I Want to Learn How to Think Beyond Academic Disciplines

Vol.3 2014.03.10 John O'Dea

Body, Mind, World.

March 10-11, 2014

These lectures will focus on philosophical problems which arise when we consider the mind and its place in the natural world. 18th-Century French physiologist Pierre Cabanis once asserted that “The brain secretes thought as the liver secretes bile.” In modern times, we are more likely to compare minds to computers. But is this way of thinking really an improvement? How to think about the relation between thought and world is an important theme in the history of philosophy. It connects to issues such as knowledge, religion, science, and what makes us who we are.

The lectures will be divided into four parts. The first part will focus on the problem of colour: are the colours we see around as really just creations of our own minds, or do they have an objective reality? In the second part, we will discuss the problem of illusion: does the fact that we can perceive wrongly mean that we do not directly perceive the world at all, as many have thought? The third part will be a lecture on the mind-body problem: what is the relationship between mind and body? The final part will be on the problem of consciousness: is an objective scientific theory of consciousness possible, or is consciousness only really knowable from a subjective point of view?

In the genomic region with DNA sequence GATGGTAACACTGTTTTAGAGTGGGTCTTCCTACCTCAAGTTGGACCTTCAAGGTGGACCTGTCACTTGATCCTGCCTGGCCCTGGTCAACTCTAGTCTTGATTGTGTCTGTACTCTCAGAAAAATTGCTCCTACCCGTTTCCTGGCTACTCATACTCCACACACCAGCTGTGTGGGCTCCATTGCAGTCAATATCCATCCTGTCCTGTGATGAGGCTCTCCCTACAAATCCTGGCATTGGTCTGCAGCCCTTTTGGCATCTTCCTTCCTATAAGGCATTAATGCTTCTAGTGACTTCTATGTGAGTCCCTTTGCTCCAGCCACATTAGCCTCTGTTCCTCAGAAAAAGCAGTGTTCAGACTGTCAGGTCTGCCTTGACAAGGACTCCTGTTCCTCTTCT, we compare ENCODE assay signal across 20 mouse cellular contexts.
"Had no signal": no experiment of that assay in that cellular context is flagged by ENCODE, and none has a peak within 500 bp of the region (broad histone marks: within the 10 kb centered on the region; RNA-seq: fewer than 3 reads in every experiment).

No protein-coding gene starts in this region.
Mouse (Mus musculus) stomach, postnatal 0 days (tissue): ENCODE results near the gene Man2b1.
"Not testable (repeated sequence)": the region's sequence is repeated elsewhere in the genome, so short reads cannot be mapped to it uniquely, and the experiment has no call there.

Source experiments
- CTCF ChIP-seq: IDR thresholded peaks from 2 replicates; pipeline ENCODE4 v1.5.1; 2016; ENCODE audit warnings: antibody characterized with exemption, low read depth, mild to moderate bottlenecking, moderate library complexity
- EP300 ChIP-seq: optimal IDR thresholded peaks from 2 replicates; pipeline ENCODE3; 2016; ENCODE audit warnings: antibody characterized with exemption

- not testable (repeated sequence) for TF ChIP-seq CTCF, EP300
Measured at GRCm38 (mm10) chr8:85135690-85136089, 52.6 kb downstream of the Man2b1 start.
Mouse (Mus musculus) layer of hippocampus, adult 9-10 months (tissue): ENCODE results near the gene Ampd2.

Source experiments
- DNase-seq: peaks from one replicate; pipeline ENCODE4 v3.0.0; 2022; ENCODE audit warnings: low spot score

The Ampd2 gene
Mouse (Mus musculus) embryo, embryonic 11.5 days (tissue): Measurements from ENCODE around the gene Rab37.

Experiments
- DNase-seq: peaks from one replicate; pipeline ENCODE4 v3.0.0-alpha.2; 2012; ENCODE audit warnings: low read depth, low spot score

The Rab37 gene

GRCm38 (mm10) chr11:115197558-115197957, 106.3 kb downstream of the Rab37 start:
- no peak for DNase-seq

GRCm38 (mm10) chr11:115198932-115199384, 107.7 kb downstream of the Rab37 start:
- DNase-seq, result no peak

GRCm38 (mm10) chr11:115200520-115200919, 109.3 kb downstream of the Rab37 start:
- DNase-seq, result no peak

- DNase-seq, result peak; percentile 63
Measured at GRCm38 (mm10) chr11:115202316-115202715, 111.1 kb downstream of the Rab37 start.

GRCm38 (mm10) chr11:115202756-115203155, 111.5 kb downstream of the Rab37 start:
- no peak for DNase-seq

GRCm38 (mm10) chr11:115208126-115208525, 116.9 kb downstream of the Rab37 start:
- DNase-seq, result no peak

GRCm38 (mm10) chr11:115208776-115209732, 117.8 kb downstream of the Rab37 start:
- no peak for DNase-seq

John O'Dea
Associate Professor in the Department of Interdisciplinary Cultural Studies, Graduate School of Arts and Sciences Professor O'Dea earned his Ph.D. in philosophy from Monash University, after studying in the U.S. that followed his B.A. from the University of Queensland, Australia. He has been serving in the current position since 2013, after serving as Project Assistant Professor in the Center for Global Communication Studies. His main area of research is scientific analysis of cognitive experiences. Recent scholarship has attempted to scientifically understand cognitive experiences per se, and scholars are particularly interested in understanding the constancy of cognition. His publications include: “Consciousness and the Problem of other Minds,” “A Proprioceptive Account of the Senses,” and “Transparency and the Unity of Experience.”


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